Best practices for API gateways

Regardless of your motivations for implementing an API management service, there are tried and tested best practices that will help you – and your end users – enjoy a smooth experience. Let’s look at a few of these. 

Designing for scalability

Scalability is the key to rapid growth. As such, if you plan to grow your customer base and revenue, it’s essential to design for scalability from the outset. An API gateway facilitates this by enabling robust security and efficient request handling and traffic management, no matter how much or how rapidly you scale.  

Monitoring and logging

Monitoring your APIs’ general health and performance is essential to both troubleshooting and making proactive, data-driven decisions. As such, implement monitoring and logging at the outset of your API gateway journey for maximum insight into your business. 


Over time, you will need to iterate different versions of your API. An API gateway makes it easy for you to create new versions from existing API products while supporting backward compatibility and avoiding breaking a contract. 

Implementing security protocols

To protect your endpoints and data in transit, it’s essential to implement robust API security protocols. The best practice is to do so in a consistent and standardised manner, which is precisely what API gateway solutions facilitate. 

If you would like to learn in more detail about what an API gateway is and how it could benefit your business, why not chat with Tyk? Our friendly, expert team is always happy to talk about all things gateway-related, so drop us a line to get in touch.

10 benefits of using API gateways

The advantages of API gateway implementation include management, security, performance and various other benefits.

1. Simplification of communication

Without an API gateway, managing the volume of communications pathways that modern networks entail – particularly in microservices architectures – quickly becomes complicated, time-consuming and not fun.

An API gateway simplifies the client interaction element of this, providing clients with a single, unified entry point, no matter how complex the underlying web of services.

2. Efficient API management

Having an API gateway that serves as a centralised control plane, providing a unified point through which clients can interact with your services, simplifies the overall management of your APIs. It makes it easier to enforce policies and bring consistency to multiple services.

3. Centralised policy enforcement

You can apply consistent security, routing and observability policies by centralising your enforcement with an API gateway. Applying API management policies helps to bring reliability and dependability to your APIs and services while simplifying their administration. It also makes versioning and rolling back policies easy, as well as centralised logging and auditing of policy-related events to enable the tracking of patterns and identification of security incidents.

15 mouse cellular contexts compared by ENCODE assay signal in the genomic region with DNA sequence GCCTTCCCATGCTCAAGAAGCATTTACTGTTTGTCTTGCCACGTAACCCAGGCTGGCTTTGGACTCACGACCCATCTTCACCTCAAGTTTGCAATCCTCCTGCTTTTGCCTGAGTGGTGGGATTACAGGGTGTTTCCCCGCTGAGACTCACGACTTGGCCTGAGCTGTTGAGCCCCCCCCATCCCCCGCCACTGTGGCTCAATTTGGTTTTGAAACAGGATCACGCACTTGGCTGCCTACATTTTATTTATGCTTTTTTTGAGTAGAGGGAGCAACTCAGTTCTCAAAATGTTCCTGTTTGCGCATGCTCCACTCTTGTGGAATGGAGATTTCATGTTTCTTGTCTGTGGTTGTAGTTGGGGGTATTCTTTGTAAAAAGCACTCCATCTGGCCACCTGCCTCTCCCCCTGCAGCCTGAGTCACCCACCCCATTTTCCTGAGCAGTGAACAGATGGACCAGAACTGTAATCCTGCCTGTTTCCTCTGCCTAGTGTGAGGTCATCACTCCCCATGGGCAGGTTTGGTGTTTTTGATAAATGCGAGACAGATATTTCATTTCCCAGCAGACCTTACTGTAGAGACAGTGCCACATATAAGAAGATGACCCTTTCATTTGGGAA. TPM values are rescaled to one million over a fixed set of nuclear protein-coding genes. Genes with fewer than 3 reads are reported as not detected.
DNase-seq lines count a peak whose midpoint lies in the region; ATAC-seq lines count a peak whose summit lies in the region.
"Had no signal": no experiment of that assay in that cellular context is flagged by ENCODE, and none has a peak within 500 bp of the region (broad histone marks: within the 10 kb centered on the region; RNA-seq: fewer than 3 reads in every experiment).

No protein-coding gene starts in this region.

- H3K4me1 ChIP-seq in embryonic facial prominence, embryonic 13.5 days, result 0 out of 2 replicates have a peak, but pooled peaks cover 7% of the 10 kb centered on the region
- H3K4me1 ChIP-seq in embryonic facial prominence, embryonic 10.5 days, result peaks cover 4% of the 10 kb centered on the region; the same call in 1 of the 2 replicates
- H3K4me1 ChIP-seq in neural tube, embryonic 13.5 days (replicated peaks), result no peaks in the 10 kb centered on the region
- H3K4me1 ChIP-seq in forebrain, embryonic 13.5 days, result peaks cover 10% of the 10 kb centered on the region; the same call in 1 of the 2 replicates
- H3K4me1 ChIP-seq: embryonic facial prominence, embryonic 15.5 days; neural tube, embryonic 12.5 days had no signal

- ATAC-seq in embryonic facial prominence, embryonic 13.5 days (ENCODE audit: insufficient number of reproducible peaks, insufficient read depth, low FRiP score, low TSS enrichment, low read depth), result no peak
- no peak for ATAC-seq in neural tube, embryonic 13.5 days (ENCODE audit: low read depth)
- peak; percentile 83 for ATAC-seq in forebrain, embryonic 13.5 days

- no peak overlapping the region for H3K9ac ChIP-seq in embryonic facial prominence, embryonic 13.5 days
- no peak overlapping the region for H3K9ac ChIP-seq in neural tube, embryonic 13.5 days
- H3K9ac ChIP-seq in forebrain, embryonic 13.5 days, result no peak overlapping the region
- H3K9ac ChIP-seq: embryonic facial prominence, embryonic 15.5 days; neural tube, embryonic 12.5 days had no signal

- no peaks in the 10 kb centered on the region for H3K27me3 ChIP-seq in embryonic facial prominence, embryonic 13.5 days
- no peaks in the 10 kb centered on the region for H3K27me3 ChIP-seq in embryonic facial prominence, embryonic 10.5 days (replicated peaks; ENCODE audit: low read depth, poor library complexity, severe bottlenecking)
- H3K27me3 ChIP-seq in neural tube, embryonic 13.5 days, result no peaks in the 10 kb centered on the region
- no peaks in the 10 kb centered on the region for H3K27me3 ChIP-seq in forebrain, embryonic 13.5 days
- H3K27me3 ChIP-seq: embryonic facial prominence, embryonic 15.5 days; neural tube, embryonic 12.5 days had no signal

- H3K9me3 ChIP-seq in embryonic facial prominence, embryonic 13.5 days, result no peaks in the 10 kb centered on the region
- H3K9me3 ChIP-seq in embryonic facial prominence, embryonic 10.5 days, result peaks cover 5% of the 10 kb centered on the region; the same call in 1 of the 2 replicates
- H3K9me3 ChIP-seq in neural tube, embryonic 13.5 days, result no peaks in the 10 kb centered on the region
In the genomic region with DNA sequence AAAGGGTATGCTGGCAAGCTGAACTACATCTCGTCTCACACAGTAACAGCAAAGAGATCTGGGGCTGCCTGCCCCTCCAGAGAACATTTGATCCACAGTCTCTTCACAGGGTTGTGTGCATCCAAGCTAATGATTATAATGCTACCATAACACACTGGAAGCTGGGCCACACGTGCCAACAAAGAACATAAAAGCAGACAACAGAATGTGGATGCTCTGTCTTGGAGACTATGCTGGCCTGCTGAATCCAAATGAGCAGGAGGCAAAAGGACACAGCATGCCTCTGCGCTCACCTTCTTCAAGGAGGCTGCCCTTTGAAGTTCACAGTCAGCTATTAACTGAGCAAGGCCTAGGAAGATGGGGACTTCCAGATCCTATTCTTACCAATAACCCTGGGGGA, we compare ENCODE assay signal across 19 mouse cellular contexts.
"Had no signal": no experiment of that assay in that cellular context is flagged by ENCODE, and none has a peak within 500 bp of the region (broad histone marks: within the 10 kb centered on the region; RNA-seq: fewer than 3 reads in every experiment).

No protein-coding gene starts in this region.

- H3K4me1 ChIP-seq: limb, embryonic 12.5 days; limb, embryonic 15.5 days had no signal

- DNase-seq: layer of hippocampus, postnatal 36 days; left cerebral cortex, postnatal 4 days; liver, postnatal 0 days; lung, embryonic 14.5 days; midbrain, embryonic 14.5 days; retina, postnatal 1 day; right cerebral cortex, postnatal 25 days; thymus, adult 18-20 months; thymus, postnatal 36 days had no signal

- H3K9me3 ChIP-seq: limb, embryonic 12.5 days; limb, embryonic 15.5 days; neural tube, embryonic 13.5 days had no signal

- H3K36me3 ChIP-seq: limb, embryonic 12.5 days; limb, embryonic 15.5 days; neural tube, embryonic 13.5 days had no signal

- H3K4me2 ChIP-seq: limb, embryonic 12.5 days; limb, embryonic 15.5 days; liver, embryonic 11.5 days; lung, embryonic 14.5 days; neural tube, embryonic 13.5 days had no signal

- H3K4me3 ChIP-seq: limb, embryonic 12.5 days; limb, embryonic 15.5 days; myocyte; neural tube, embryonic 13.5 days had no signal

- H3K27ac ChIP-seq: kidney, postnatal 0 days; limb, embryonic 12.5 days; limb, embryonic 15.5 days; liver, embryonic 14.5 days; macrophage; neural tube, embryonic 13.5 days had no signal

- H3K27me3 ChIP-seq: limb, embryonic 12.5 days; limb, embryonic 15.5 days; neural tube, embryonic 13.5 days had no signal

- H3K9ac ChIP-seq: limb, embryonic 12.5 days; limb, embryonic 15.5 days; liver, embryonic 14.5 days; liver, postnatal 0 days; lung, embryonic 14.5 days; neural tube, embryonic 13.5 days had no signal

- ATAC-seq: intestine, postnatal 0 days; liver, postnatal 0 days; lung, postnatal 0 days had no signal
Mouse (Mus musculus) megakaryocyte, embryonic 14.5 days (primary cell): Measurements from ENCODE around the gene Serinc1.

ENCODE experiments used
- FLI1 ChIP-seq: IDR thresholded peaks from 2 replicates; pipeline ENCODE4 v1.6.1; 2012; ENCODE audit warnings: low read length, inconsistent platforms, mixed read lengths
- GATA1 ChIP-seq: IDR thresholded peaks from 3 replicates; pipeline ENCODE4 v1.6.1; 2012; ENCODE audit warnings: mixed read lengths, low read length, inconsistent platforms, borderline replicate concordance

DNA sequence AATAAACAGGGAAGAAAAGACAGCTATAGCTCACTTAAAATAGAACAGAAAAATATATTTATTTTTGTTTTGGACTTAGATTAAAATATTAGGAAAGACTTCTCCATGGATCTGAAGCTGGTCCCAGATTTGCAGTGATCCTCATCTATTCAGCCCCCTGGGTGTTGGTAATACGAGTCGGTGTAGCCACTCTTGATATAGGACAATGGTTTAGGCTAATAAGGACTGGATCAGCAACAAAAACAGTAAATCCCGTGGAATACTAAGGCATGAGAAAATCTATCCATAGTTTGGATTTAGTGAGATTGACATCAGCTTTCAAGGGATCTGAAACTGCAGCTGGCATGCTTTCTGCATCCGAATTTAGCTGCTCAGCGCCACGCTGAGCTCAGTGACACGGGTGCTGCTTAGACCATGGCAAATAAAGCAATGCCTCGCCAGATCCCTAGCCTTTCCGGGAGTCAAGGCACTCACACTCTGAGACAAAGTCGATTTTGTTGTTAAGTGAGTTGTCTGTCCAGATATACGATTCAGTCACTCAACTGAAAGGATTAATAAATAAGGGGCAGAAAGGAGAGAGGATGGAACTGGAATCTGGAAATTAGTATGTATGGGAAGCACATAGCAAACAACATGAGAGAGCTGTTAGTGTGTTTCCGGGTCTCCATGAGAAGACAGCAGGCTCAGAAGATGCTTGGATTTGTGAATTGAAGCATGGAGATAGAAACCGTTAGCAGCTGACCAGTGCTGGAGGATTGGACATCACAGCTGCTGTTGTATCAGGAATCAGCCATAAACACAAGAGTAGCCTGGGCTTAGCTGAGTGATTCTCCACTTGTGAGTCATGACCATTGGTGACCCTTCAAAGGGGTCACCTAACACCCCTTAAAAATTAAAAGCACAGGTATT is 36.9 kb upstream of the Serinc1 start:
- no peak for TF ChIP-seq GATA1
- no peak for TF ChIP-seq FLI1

4. Security enhancement

Security is one of the most significant benefits of using an API gateway. Centrally managing security measures such as authentication, authorisation, and encryption enables a swift response to potential threats.

5. Load balancing

An API gateway’s load-balancing capabilities help prevent any single service instance from being overwhelmed by traffic. It also supports scalability, high availability, performance optimisation and fault tolerance.

6. Caching

Caching is when the gateway stores and retrieves frequently requested data. This means you can reduce the load on your backend services while delivering improved client response times. Tyk provides plenty of flexibility in how you configure caching, so you can optimise performance on your own terms.

7. Rate limiting

As mentioned above, rate limiting is essential in protecting your services from a DDoS attack. It puts the power to control the rate of incoming requests in your hands. In addition to preventing abuse (as well as accidental overwhelming of the gateway), rate limiting can ensure fair usage between clients.

8. Insights and analytics

The key benefit is the detailed insights into usage, performance and errors that API gateways can provide. They allow you to track your APIs’ health and troubleshoot issues swiftly and efficiently when identifying bottlenecks or other problems.

Cross-cutting concerns

It can be challenging to modularise cross-cutting concerns as they cut across traditional system boundaries. However, an API gateway providing common functionalities such as authentication, authorisation, logging and monitoring supports the uniform application of such concerns. This ensures consistency across services at the same time as simplifying development and maintenance.

Service orchestration

API gateways play a valuable role in service orchestration, enabling interactions between numerous microservices to be easily coordinated. Combining them into a single endpoint allows the gateway to streamline complex workflows and reduce the burden on clients. Service orchestration enhances system efficiency, simplifies the development process, and improves overall maintainability.

What next?

With a solid understanding of an API gateway’s purpose, role and benefits now under your belt, why not turn your attention to API management? The Tyk team is on hand to answer any questions, so feel free to reach out.